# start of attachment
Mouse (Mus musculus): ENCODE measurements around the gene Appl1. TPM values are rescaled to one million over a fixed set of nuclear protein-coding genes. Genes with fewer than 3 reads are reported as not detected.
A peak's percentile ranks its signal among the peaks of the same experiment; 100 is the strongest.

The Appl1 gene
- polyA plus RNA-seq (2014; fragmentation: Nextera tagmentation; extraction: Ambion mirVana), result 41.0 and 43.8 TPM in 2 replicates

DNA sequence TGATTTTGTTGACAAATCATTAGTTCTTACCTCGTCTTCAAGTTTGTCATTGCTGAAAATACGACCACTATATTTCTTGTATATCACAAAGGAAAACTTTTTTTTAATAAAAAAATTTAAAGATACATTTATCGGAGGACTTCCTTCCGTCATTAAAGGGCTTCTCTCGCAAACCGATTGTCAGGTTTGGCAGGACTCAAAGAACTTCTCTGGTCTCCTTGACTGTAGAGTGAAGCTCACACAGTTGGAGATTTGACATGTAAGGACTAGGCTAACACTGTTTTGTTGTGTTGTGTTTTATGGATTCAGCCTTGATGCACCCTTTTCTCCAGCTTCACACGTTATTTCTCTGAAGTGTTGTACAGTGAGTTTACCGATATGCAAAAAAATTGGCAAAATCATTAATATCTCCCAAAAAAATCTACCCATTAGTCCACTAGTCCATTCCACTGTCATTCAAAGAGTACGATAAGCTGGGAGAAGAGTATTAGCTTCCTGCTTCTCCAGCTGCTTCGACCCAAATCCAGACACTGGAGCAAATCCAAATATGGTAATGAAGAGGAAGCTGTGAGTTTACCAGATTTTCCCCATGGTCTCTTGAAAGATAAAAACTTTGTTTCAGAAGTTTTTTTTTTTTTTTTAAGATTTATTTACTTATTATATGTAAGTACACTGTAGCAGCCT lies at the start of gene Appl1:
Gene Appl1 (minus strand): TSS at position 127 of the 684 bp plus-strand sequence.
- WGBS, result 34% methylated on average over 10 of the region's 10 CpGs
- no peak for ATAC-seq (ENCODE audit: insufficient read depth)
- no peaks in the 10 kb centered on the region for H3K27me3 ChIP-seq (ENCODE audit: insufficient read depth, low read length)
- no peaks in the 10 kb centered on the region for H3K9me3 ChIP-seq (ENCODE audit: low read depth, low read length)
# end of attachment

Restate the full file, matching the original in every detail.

Mouse (Mus musculus): ENCODE measurements around the gene Appl1. TPM values are rescaled to one million over a fixed set of nuclear protein-coding genes. Genes with fewer than 3 reads are reported as not detected.
A peak's percentile ranks its signal among the peaks of the same experiment; 100 is the strongest.

The Appl1 gene
- polyA plus RNA-seq (2014; fragmentation: Nextera tagmentation; extraction: Ambion mirVana), result 41.0 and 43.8 TPM in 2 replicates

DNA sequence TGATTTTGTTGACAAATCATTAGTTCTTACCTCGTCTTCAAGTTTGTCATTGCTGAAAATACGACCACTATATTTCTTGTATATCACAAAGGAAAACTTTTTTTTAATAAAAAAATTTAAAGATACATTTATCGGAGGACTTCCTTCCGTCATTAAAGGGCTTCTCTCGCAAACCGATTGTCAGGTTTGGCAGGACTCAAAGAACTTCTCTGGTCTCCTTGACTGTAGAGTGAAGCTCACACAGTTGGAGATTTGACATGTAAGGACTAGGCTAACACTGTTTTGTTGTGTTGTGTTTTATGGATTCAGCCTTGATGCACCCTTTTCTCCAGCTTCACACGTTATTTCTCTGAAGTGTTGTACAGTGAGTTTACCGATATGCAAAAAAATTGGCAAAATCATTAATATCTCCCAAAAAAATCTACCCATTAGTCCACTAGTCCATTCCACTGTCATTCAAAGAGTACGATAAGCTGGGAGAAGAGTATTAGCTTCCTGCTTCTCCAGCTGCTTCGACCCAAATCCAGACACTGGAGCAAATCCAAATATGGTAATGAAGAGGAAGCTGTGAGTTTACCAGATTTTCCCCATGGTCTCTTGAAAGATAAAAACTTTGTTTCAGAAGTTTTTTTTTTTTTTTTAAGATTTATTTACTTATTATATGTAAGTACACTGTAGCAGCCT lies at the start of gene Appl1:
Gene Appl1 (minus strand): TSS at position 127 of the 684 bp plus-strand sequence.
- WGBS, result 34% methylated on average over 10 of the region's 10 CpGs
- no peak for ATAC-seq (ENCODE audit: insufficient read depth)
- no peaks in the 10 kb centered on the region for H3K27me3 ChIP-seq (ENCODE audit: insufficient read depth, low read length)
- no peaks in the 10 kb centered on the region for H3K9me3 ChIP-seq (ENCODE audit: low read depth, low read length)